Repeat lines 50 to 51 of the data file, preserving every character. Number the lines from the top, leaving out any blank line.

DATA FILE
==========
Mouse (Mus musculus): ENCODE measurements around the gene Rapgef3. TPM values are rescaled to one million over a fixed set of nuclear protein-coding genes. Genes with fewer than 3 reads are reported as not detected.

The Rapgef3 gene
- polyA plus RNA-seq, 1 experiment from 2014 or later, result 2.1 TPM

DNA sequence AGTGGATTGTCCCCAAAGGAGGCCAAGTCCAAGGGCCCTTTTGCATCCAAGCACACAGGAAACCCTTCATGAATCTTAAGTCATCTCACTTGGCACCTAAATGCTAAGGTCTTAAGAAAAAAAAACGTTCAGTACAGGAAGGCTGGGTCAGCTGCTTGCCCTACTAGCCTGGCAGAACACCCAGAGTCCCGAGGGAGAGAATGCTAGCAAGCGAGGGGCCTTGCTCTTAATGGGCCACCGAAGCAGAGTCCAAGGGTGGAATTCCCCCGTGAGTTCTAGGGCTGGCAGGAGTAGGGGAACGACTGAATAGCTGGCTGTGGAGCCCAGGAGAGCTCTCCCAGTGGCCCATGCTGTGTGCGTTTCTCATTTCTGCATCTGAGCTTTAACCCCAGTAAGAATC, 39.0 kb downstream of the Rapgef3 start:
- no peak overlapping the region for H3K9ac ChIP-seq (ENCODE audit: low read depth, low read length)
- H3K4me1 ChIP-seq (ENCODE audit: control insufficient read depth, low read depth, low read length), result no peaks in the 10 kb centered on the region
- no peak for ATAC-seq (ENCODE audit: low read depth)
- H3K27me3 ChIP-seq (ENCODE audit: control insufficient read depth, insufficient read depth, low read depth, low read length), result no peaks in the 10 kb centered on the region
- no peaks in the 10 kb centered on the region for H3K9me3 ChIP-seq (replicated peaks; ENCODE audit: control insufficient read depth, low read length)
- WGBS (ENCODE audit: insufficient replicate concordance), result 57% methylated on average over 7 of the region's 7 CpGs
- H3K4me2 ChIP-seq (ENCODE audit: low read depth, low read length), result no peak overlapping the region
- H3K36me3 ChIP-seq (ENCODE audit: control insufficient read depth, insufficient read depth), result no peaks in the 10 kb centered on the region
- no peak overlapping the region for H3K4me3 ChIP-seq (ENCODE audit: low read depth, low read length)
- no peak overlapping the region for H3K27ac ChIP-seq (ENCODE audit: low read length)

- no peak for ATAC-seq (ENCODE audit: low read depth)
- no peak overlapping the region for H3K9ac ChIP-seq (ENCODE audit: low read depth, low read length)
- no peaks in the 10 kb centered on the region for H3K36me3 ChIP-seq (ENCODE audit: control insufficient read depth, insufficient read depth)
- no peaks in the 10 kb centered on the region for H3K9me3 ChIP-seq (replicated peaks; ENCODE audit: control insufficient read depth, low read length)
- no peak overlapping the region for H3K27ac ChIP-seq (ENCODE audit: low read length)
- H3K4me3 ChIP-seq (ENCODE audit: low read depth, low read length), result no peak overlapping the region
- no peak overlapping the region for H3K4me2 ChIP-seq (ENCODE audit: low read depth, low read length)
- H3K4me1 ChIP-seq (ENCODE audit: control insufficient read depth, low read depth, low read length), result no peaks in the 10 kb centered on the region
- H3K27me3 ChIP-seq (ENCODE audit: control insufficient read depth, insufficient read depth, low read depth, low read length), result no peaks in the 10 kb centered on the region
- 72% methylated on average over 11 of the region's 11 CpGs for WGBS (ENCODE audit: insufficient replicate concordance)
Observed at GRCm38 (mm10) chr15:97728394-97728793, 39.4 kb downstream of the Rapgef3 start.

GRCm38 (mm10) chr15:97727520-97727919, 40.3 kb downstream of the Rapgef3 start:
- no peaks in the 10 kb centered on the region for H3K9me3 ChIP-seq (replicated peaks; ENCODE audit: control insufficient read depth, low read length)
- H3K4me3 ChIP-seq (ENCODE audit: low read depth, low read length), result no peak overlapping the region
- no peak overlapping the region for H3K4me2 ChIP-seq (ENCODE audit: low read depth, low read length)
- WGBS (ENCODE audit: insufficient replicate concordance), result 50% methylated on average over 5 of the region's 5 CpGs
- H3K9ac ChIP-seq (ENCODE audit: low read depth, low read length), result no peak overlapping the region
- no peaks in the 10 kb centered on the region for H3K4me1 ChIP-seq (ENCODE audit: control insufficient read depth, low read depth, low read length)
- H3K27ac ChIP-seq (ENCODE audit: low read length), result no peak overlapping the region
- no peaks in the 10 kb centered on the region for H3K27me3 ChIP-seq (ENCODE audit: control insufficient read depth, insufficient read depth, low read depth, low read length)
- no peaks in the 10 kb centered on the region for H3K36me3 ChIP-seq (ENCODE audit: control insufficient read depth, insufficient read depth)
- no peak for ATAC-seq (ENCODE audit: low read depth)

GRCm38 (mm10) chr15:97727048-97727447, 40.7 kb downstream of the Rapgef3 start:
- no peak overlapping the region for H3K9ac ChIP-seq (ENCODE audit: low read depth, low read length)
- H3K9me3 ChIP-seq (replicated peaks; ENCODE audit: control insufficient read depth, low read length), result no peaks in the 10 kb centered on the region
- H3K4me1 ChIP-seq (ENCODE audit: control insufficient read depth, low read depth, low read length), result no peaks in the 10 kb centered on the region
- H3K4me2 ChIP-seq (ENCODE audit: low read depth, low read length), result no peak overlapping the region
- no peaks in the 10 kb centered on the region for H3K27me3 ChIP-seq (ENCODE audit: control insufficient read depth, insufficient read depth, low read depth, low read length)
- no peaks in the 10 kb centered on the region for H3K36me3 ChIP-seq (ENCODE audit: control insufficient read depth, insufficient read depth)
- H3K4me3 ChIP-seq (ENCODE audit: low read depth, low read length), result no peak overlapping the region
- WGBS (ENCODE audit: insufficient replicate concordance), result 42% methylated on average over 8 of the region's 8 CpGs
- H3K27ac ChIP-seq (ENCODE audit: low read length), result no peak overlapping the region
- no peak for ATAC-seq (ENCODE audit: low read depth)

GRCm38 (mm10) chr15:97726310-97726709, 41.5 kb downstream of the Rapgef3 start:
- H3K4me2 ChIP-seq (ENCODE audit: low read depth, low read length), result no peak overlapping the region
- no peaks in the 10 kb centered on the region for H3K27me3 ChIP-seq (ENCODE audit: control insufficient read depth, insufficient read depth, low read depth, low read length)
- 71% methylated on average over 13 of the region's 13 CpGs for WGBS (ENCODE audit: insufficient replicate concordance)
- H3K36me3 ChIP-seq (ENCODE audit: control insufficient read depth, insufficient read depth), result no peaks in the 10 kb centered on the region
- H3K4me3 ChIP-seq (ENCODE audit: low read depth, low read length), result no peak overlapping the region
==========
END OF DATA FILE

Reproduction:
- no peaks in the 10 kb centered on the region for H3K27me3 ChIP-seq (ENCODE audit: control insufficient read depth, insufficient read depth, low read depth, low read length)
- 71% methylated on average over 13 of the region's 13 CpGs for WGBS (ENCODE audit: insufficient replicate concordance)